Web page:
Congratulations!   You are scoring pieces for Student Excuse Bingo!!!   Scoring a “bingo” means getting an entire line (vertical, horizontal, or diagonal) after receiving those excuses for that term.   Excuses may be either sincere or fake, so long as they are covering for an actual absence or late assignment.   The “Lame Excuses” square can include anything that is almost too bizarre to be real, from “my dog ate my homework,”  “it caught on fire,” or “I got bitten by a radioactive spider”.

I will also say, I have collected some of the more interesting excuses already, but send me more!  Send your excuses to:

So lets play.     Download the following PDFs for you and your colleagues.

Student Excuse Bingo 1

Student Excuse Bingo 2

Student Excuse Bingo 3

 Let the games begin.

Excuses du jour

In life, things happen.   There are things that disrupt the flow of our lives.   I’ve had a few of those the past few weeks (some bad, some amazingly good),  which I’m going to blame now for not posting last week.   (Remember:  good stress is still stress…)

This has been a good term, for the most part.   By the middle of most quarters, I usually have a few people who make me want to be an oyster, and just wrap those irritants up tight.   I find myself over halfway through this term and happy with both of my classes.   They work hard, and I’ve only been getting apologies from students who aren’t as far ahead as they want.    Earlier in the quarter, I asked them to do more work… and they listened.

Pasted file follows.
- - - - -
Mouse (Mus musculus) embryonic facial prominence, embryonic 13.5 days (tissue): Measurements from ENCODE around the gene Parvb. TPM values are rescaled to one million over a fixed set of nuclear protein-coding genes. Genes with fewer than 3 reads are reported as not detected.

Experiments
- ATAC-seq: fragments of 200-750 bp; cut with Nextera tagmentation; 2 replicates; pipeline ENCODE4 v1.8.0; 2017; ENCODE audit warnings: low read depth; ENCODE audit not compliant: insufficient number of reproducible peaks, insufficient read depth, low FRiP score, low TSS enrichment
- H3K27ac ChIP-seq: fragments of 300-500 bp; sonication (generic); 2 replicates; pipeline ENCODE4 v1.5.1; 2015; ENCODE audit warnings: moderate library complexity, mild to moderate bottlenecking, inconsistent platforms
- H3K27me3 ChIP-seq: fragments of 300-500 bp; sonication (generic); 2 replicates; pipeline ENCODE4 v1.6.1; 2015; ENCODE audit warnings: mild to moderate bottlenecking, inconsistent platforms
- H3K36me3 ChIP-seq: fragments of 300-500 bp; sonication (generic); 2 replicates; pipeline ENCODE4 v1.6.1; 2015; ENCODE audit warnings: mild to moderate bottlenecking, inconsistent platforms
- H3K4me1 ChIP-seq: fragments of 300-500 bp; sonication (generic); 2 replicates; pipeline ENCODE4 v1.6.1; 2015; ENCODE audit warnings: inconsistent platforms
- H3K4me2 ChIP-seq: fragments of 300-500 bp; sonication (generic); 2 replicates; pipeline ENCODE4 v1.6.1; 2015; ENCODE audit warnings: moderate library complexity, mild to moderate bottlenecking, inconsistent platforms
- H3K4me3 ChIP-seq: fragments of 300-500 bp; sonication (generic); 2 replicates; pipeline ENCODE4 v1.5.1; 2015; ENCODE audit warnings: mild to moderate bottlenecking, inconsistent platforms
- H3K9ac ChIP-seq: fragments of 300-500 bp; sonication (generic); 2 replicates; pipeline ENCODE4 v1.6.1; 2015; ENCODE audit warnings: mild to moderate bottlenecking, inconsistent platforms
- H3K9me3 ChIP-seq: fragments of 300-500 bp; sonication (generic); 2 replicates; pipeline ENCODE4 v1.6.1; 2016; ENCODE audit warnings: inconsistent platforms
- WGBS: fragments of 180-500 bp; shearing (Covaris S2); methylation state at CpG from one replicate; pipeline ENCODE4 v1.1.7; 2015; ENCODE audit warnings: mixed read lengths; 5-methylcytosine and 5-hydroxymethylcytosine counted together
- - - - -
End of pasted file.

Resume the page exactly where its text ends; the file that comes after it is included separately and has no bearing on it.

I like my classes this term!

I don’t know if this is true for other instructors, or if this is just a pattern that occurs in my own classes.   Every term seems to have it’s preferred excuses for absences.  Two quarters ago, it was “Sorry, I had a family emergency” or “my kid/husband/wife got sick.”   After the fourth different person told me this, I took note.

Yep, we needed a headshot after she came back as a zombie.

Last quarter, it was “my mom/dad/grandparent has cancer, and I’ve had to help them with [treatment/life].”   I will note, that this only started happening after I revealed to one of my own students that my mother was undergoing treatment for cancer… and I suspect she told others, which generated the wave of sympathy seeking excuses.   Not particularly nice on behalf of those students if that is what they were doing, but that is also why I require doctor’s notes.

This quarter it is “car troubles, and I can’t make it in.”   This would bother me, if it weren’t my best students telling me this (my not so good students don’t show up, but they don’t bother making excuses either).